4/5 : ‘An angry refusal of silence. Apple’s fiercest yet.’

Released with little notice. ‘Fetch The Bolt Cutters’ is the fifth studio album from Fiona Apple. Her first in 8 years, and the result of one of many hiatuses. Understandable when she has had a lot to live up to. The spectacular ‘The Idler Wheel Is Wiser Than the Driver of the Screw and Whipping Cords Will Serve You More Than Ropes Will Ever Do’ (2012) was as grand a statement as its title. To me being her strongest to this date. Lyrically potent, witty and sharp. While instrumentally ambitious, dipping her toes into experimental fields. Here on her new full length, Apple furthers the experimentation, driving it into new territory. Especially in percussion, which becomes her primary instrument. Apple plays anything she can get her hands on. Often the drums don’t sound like drums, and more like household items. It’s easily plausible as this record was recorded in the comfort of Apple’s home.

The lyrical themes and delivery on this project are an angry refusal of silence, and proves to be Apple’s fiercest yet. Sometimes going back years to foreshadow the demons that made her the writer she is today. ‘Shameika’ depicts this early on, as Apple slaps school girl bullies until they are crimson faced. Apple dedicates this track to a tough girl who backed her up after being bullied, telling her that she had ‘Potential’. Something Shameika herself probably doesn’t remember, but Apple does. The verses are sharp depictions of how Apple kept herself entertained at school between the torments of others. The cartooney piano and double bass on this cut feel reminiscent to something Kate Bush might’ve made for ‘The Dreaming’ (1982). It’s incredibly playful in the most bats way.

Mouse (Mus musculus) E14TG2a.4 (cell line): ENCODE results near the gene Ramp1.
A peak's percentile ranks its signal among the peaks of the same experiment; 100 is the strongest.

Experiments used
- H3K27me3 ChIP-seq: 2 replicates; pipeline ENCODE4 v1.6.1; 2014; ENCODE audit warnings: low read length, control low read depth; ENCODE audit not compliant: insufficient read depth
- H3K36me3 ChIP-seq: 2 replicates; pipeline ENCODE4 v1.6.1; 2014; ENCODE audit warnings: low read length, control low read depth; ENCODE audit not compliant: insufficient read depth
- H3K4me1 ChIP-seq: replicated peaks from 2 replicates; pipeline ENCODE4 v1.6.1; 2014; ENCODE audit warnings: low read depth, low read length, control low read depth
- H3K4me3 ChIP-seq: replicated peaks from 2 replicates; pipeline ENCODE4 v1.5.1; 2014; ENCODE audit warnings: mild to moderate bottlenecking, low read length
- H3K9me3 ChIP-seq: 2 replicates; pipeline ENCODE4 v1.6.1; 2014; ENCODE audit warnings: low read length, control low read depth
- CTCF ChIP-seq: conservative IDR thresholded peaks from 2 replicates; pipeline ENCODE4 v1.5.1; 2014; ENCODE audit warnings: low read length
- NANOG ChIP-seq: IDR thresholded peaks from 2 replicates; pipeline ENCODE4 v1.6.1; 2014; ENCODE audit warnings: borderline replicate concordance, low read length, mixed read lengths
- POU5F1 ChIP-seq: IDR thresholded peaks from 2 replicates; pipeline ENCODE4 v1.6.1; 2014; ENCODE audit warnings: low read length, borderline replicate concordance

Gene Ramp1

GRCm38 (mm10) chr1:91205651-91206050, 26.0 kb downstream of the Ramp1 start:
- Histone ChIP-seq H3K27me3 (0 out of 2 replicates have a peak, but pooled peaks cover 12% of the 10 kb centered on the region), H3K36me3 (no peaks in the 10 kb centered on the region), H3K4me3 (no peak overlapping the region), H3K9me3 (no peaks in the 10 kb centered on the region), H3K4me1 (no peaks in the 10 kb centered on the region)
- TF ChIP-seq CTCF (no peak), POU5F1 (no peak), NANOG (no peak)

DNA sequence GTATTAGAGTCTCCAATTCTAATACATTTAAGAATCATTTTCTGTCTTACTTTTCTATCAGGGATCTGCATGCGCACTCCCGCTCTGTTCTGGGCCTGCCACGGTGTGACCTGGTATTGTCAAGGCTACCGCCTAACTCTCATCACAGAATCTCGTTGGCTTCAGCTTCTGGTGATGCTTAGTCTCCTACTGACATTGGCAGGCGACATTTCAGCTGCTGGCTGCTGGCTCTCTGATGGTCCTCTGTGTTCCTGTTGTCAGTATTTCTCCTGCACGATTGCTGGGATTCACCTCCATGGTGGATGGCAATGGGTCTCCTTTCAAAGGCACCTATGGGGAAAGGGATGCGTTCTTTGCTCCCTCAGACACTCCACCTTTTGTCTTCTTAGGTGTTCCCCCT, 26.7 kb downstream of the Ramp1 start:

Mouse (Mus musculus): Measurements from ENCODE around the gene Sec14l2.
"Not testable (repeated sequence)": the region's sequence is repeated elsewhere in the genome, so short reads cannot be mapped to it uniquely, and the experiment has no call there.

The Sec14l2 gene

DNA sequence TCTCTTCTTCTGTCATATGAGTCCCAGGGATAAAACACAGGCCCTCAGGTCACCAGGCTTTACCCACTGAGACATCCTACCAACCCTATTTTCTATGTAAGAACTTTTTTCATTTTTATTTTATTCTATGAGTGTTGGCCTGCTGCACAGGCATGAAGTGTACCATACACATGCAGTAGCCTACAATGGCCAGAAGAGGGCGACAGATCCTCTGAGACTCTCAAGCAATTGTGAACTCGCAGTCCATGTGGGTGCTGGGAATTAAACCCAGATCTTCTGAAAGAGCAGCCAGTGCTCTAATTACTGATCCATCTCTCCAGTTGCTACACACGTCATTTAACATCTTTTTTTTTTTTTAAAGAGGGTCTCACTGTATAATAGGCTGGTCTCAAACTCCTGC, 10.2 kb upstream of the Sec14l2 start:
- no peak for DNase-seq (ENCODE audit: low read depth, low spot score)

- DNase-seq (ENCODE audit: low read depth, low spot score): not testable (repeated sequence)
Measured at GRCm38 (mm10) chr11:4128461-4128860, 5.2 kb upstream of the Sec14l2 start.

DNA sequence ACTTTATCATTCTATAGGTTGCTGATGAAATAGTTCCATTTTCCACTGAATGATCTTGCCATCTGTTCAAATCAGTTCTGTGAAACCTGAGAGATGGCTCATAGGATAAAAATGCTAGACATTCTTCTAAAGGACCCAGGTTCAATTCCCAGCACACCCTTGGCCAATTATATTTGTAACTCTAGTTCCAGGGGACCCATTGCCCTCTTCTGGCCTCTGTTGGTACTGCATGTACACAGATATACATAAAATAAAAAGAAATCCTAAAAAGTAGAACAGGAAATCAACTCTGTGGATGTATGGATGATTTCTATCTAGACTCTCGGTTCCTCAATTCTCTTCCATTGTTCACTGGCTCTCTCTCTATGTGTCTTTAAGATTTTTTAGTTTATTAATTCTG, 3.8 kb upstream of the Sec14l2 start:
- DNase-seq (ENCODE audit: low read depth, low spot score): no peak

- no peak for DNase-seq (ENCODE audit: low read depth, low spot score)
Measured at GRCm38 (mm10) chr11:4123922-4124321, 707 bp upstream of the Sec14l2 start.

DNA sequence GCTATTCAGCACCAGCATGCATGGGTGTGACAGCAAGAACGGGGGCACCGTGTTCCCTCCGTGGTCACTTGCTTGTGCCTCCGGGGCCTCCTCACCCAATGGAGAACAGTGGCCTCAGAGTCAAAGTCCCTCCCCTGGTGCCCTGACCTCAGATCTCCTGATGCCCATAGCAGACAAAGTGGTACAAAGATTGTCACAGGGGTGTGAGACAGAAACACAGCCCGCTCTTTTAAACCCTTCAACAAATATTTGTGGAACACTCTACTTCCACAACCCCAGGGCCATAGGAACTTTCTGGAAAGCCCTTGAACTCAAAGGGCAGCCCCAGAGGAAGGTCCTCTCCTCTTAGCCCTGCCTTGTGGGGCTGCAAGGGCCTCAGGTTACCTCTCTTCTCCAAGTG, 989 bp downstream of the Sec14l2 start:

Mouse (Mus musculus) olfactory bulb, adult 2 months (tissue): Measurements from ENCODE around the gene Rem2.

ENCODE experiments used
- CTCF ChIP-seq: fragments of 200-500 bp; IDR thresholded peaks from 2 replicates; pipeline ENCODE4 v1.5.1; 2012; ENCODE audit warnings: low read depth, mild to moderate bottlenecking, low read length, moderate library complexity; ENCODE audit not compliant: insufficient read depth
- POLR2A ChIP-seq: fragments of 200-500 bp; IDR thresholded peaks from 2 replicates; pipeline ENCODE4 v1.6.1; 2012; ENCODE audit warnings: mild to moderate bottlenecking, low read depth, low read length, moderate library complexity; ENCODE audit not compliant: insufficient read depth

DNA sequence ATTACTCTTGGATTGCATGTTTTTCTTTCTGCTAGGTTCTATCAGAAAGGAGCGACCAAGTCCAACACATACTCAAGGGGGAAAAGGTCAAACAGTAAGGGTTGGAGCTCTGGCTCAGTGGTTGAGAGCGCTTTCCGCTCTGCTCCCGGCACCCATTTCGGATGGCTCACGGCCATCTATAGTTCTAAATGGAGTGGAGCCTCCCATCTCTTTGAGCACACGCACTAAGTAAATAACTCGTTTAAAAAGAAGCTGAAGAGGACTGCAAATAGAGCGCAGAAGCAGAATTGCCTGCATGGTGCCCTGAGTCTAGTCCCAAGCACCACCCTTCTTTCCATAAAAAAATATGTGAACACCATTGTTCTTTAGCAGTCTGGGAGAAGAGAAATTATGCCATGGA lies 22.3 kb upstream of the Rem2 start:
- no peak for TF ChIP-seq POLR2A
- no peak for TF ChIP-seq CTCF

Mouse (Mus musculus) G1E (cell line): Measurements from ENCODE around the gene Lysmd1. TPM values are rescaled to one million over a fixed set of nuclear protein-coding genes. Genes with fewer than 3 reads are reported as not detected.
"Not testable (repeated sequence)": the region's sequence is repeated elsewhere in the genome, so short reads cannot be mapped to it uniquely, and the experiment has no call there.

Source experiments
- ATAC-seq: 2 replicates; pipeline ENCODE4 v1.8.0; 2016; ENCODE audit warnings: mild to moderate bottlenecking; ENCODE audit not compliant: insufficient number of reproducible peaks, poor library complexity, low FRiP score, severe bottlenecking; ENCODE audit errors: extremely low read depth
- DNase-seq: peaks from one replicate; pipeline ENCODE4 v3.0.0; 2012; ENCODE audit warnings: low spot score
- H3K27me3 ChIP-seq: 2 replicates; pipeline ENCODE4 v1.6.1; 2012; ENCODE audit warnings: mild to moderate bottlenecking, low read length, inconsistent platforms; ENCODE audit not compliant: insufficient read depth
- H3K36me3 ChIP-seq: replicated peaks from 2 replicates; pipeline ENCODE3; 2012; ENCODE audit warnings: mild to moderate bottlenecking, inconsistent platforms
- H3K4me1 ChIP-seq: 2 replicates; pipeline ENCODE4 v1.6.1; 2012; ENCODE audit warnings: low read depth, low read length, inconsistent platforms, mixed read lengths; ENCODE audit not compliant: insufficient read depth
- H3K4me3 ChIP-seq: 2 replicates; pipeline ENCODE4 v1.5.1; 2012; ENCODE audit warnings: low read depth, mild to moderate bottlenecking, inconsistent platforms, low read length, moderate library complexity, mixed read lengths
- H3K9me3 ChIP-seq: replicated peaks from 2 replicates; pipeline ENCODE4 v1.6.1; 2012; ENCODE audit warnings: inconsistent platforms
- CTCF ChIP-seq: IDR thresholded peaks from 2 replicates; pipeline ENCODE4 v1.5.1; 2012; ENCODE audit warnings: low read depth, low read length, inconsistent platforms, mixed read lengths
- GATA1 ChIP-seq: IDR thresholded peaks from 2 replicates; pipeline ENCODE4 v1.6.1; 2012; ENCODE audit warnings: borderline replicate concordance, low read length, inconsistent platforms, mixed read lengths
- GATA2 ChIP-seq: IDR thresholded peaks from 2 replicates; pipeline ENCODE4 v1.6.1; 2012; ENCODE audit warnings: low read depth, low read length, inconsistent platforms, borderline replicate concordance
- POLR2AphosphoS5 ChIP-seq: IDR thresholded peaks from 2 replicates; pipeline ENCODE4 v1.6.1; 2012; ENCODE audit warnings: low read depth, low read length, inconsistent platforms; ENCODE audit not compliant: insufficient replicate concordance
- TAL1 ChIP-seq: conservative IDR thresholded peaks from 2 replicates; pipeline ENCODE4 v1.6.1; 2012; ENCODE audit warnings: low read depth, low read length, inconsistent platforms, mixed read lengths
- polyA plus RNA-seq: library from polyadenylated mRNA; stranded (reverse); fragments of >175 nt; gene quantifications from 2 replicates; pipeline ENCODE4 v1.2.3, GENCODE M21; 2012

The title cut, ‘Fetch The Bolt Cutters’ follows. Documenting how mental health shaped her since school. Apple remarks on how she wishes to have been less of a people pleaser. Shut your eyes and tell me Apple doesn’t phrase the title as ‘Vegetable Cutters’ rather than ‘Fetch The Bolt Cutters’. As if her emotions were only there to be canned and presented mass market style. There’s no doubt in this being a deliberate easter egg, especially if you think of the marketing of Apple’s first music video. The drums and double bass dominate, booming high in the mix. Towards the end, the skeletal cut grows rawer as Apple’s dogs start barking in the background. Talk about not giving a damn. It has only taken Apple 24 years to achieve this level of punk aesthetic.

Apple’s depiction of upper class, and celebrity culture drives a steak through the heart. ‘Under The Table’ lyrically presents Apple at a dinner party with a manipulative boyfriend. She doesn’t want to be there due to peoples upper class braggadociousness, but has been dragged anyway. She claims that her boyfriend can try all he wants, but she will still speak her mind as it is part of her persona. ‘Kick me under the table all you want. I won’t shut up‘ simpers Apple. As the track builds, her vocals grow more angry until she is about to drop everything and scream. The piano contrasts the stark lyrics, being incredibly playful and major routed.